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Webinars » Synthetic Biology in biomedicine: Engineered DNA- and RNA-encoded sensors

Synthetic Biology in biomedicine: Engineered DNA- and RNA-encoded sensors

Mammalian synthetic biology has the potential to revolutionise the treatment of hard-to-tackle diseases by reprogramming cells with synthetic devices. To obtain robust and specific activity, synthetic circuits must sense and respond to the intracellular or extracellular environment, recognizing the unhealthy condition.

This NATURE WEBCAST will focus on the design of a platform that can be easily readapted to sense intracellular proteins of interest, and applications for engineering potential cell-based therapies. The speaker will describe work on RNA-encoded circuits that use RNA-binding proteins, siRNAs and proteases to engineer sensors, cascade and switches, and will present recent research to address one of the standing bottlenecks of mammalian synthetic biology: the burden that synthetic circuits impose to the cells by competition for intracellular resources.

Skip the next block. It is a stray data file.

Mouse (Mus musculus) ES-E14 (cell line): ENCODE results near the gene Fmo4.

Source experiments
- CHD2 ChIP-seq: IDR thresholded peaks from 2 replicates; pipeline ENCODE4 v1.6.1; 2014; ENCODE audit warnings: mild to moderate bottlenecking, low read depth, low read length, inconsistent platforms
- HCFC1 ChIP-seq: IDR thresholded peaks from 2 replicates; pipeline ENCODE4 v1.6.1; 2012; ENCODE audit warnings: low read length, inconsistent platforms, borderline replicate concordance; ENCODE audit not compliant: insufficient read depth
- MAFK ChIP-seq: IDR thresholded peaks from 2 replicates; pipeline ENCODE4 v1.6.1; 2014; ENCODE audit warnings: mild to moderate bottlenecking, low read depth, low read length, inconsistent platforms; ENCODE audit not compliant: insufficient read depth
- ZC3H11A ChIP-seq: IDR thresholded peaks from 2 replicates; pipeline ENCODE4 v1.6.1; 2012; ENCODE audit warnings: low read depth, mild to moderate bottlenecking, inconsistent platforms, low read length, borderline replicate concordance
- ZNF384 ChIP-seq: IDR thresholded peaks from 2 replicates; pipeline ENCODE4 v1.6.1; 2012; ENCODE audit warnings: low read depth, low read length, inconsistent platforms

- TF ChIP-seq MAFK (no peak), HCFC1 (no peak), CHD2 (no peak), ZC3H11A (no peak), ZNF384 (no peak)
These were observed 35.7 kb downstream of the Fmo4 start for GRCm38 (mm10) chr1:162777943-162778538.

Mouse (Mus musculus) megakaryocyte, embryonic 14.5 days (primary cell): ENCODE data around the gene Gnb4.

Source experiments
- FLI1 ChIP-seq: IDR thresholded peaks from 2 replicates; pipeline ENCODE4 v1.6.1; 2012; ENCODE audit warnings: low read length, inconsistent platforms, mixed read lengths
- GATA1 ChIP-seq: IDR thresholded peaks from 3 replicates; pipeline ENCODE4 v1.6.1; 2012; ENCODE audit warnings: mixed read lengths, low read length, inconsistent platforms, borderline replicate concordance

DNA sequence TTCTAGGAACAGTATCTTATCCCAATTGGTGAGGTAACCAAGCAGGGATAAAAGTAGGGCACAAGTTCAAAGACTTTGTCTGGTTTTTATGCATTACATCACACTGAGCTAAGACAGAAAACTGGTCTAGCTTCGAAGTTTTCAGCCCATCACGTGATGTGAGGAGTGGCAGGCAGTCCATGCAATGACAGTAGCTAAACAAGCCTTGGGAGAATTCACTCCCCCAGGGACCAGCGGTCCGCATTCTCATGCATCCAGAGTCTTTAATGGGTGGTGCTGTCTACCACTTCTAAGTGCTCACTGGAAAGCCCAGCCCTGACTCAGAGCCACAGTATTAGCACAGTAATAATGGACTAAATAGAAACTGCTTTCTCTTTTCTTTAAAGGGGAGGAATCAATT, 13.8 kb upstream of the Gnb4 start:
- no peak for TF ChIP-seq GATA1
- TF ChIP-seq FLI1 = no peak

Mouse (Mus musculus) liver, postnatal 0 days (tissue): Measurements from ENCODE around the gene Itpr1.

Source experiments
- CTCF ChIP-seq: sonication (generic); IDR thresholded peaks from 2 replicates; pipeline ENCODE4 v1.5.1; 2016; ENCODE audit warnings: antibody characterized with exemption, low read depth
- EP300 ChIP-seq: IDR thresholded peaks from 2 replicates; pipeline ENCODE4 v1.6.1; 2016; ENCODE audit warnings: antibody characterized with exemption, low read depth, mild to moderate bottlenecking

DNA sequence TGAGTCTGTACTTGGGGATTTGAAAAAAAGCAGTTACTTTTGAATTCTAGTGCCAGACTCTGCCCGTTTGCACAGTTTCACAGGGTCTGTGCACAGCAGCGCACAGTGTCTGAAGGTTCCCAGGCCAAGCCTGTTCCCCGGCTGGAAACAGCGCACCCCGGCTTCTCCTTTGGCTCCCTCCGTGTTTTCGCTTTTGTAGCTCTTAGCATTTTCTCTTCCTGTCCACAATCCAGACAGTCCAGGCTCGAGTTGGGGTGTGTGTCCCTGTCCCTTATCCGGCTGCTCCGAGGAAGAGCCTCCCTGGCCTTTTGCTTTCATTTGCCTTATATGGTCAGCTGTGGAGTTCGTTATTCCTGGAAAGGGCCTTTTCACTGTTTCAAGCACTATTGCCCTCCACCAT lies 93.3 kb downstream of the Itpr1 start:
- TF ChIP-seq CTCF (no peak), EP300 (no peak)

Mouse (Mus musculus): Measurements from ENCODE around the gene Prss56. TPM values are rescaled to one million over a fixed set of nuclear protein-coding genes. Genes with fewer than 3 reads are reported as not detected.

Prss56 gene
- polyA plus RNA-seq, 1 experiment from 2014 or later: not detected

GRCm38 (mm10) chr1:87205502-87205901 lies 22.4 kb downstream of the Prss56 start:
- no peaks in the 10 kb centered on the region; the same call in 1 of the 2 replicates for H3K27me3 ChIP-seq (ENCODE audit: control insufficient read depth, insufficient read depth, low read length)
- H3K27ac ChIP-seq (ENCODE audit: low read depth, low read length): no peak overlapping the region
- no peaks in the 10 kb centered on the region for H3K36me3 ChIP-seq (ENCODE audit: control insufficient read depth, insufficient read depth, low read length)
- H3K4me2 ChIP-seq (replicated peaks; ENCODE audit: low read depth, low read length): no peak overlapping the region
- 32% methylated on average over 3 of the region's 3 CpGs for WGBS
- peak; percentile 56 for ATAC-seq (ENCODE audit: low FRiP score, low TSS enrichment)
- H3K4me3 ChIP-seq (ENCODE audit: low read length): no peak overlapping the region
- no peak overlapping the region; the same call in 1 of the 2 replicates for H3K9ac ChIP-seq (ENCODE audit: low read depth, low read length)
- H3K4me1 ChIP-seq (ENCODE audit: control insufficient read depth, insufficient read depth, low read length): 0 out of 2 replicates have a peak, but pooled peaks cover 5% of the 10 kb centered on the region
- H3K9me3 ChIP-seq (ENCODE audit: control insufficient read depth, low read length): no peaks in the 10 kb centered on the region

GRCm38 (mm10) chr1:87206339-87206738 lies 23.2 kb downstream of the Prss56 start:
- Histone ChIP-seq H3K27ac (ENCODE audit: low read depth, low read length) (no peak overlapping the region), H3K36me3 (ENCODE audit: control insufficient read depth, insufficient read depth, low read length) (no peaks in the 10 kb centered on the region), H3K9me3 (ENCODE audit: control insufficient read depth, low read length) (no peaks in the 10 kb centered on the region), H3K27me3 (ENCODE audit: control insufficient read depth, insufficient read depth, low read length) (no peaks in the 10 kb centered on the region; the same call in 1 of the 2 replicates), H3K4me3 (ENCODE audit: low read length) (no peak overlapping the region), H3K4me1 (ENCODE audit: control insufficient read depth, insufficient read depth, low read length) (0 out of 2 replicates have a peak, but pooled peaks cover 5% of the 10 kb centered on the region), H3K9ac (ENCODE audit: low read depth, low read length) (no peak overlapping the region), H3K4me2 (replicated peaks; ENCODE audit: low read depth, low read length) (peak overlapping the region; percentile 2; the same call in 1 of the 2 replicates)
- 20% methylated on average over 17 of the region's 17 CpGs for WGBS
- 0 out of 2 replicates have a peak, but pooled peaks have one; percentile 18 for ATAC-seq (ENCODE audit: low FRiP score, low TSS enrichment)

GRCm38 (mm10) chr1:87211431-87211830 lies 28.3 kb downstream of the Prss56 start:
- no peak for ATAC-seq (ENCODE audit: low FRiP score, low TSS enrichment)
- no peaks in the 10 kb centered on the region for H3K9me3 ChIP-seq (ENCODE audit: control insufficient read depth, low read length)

You will learn:

  • How to engineer cells to deliver a therapeutic output only when needed
  • How to engineer RNA-encoded programs
  • Issues to address to speed development of new synbio-based therapies

  • Speaker: Velia Siciliano, Ph.D., leads the Synthetic and Systems Biology lab for Biomedicine at Istituto Italiano di Tecnologia-IIT. She was awarded with the MIT Young Innovator award, with the Starting grant from the European Research Council (ERC). Velia has been recently selected as one of the 50 inspiring women of 2021.
  • Date: December 7th 2021
  • Time: 16:00 CET